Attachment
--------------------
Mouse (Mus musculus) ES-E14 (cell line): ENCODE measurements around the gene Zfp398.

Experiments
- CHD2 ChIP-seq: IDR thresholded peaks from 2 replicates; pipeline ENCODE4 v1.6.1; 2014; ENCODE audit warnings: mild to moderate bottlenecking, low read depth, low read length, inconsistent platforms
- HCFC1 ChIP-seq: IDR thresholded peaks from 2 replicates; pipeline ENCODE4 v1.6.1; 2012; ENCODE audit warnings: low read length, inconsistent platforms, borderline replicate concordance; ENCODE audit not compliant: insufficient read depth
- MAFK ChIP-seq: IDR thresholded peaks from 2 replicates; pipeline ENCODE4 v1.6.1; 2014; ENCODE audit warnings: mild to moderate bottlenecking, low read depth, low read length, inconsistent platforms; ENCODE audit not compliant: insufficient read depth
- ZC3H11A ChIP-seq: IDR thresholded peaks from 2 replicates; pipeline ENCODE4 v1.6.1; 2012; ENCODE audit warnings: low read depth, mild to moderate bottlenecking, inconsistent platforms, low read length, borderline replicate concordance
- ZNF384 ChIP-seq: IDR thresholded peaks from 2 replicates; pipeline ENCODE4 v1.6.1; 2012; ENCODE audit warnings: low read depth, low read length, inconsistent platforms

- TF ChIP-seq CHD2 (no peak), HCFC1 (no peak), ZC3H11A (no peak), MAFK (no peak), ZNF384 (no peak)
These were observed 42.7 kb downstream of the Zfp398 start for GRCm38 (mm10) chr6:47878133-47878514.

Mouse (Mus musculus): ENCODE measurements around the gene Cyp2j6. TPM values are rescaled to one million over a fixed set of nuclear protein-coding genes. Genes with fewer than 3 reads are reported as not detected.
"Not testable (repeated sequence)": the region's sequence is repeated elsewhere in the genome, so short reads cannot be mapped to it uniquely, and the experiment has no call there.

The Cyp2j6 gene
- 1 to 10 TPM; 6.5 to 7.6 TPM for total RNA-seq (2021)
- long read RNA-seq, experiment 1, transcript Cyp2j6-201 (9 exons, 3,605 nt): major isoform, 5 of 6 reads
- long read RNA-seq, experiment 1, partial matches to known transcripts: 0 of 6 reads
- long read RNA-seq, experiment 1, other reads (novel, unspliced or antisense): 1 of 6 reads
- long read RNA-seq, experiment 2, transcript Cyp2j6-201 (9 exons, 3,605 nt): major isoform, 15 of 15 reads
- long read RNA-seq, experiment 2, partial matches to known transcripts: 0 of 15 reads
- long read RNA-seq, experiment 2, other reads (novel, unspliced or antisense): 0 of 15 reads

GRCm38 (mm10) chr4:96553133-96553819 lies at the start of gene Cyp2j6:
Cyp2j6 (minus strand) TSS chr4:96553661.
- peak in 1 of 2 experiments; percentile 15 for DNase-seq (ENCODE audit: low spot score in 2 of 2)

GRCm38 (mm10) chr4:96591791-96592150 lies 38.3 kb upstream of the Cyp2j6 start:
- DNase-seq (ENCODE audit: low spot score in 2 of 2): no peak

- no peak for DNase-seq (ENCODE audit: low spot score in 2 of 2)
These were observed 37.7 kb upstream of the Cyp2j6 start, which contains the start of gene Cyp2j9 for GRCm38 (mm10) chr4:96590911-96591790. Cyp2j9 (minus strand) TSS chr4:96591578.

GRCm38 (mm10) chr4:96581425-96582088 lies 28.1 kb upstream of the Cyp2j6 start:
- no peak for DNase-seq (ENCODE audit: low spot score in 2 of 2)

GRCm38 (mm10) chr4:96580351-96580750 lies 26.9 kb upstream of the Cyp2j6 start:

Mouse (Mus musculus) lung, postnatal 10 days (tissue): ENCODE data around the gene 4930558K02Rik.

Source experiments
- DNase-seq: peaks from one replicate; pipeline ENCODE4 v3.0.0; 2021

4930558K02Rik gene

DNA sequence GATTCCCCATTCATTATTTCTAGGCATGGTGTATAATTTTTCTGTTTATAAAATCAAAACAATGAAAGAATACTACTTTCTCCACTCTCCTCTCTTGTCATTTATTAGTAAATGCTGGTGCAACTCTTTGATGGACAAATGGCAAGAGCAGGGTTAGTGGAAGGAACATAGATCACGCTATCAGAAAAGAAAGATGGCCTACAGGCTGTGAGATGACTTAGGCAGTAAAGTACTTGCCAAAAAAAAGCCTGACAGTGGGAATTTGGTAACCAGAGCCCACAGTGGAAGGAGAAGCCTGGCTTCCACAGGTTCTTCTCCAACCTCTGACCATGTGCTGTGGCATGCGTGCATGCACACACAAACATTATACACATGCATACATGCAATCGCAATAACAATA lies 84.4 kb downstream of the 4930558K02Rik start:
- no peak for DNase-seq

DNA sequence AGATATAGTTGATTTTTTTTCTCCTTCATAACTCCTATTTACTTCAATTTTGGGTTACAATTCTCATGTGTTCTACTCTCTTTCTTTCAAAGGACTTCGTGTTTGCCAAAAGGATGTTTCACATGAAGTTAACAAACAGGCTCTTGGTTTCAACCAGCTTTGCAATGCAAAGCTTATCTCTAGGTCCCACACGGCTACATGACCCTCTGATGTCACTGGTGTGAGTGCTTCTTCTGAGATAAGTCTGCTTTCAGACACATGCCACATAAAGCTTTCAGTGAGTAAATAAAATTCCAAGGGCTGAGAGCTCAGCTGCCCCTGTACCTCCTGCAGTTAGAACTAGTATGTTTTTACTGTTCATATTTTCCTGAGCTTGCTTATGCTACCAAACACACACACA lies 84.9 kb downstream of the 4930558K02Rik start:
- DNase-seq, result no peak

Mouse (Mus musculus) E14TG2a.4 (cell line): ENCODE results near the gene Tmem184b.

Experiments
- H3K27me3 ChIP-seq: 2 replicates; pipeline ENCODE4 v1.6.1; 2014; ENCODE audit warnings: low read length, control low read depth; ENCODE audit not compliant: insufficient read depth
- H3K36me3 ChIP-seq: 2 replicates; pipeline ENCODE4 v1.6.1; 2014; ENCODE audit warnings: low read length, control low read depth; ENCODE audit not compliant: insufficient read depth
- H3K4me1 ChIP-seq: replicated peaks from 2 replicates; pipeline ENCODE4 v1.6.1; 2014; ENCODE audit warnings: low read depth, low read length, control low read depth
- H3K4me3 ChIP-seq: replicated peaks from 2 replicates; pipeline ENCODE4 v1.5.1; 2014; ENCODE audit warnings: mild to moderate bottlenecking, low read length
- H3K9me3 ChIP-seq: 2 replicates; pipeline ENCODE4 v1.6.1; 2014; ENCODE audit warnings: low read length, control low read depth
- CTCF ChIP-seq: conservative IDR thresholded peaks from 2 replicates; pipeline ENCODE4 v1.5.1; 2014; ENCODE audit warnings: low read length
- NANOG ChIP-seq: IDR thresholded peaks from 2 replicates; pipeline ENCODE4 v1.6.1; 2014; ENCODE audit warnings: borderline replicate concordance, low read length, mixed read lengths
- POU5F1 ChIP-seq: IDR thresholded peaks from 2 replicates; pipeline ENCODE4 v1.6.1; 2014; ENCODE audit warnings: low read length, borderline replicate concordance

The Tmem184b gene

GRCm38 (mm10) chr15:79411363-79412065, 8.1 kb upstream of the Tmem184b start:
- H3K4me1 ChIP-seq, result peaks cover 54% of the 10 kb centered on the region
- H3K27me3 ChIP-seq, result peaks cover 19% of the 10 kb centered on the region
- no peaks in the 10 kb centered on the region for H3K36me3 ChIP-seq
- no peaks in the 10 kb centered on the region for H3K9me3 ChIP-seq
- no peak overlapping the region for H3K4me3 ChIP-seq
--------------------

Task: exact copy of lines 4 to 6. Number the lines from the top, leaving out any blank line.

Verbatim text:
- HCFC1 ChIP-seq: IDR thresholded peaks from 2 replicates; pipeline ENCODE4 v1.6.1; 2012; ENCODE audit warnings: low read length, inconsistent platforms, borderline replicate concordance; ENCODE audit not compliant: insufficient read depth
- MAFK ChIP-seq: IDR thresholded peaks from 2 replicates; pipeline ENCODE4 v1.6.1; 2014; ENCODE audit warnings: mild to moderate bottlenecking, low read depth, low read length, inconsistent platforms; ENCODE audit not compliant: insufficient read depth
- ZC3H11A ChIP-seq: IDR thresholded peaks from 2 replicates; pipeline ENCODE4 v1.6.1; 2012; ENCODE audit warnings: low read depth, mild to moderate bottlenecking, inconsistent platforms, low read length, borderline replicate concordance